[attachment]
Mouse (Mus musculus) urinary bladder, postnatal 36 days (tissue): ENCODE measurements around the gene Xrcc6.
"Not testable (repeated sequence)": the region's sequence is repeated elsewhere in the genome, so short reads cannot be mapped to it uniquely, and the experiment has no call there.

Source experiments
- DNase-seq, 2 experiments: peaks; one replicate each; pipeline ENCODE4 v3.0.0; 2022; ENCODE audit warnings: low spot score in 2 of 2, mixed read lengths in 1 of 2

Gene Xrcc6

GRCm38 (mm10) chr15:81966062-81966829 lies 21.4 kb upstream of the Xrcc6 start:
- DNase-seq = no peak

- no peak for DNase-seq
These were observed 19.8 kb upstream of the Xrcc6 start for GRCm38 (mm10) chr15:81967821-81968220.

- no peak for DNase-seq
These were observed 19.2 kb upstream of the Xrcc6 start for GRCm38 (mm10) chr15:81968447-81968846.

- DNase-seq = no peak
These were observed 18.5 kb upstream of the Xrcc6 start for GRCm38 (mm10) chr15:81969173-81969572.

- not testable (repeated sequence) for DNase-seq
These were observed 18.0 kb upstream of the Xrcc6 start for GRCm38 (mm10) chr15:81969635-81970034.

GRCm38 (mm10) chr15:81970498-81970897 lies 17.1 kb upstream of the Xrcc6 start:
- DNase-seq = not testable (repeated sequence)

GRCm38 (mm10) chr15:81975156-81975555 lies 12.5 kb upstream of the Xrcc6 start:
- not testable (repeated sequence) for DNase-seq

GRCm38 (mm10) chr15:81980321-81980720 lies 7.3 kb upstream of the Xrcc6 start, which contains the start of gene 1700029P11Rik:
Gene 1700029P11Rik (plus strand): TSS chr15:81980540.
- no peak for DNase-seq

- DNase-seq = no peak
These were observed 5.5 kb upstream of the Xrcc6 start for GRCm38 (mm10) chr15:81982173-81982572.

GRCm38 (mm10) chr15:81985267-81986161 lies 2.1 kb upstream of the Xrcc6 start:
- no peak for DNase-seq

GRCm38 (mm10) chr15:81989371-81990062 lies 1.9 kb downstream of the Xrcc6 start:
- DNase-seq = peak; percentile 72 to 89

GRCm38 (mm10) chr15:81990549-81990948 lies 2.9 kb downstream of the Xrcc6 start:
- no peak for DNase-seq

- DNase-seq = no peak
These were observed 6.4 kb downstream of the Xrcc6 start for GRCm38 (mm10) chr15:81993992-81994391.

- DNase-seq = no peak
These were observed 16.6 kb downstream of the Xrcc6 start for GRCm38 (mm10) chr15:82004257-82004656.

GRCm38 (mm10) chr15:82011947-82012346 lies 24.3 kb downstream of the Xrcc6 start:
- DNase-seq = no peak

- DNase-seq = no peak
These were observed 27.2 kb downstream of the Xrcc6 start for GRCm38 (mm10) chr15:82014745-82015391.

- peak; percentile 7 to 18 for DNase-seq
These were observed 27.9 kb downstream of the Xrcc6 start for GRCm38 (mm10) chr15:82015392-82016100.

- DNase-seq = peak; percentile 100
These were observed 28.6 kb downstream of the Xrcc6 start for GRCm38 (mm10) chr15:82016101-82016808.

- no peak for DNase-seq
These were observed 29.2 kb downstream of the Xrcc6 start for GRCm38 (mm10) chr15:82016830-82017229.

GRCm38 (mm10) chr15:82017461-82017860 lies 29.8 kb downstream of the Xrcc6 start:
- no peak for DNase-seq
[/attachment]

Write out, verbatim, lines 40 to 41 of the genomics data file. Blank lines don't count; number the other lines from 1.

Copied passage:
These were observed 27.9 kb downstream of the Xrcc6 start for GRCm38 (mm10) chr15:82015392-82016100.

- DNase-seq = peak; percentile 100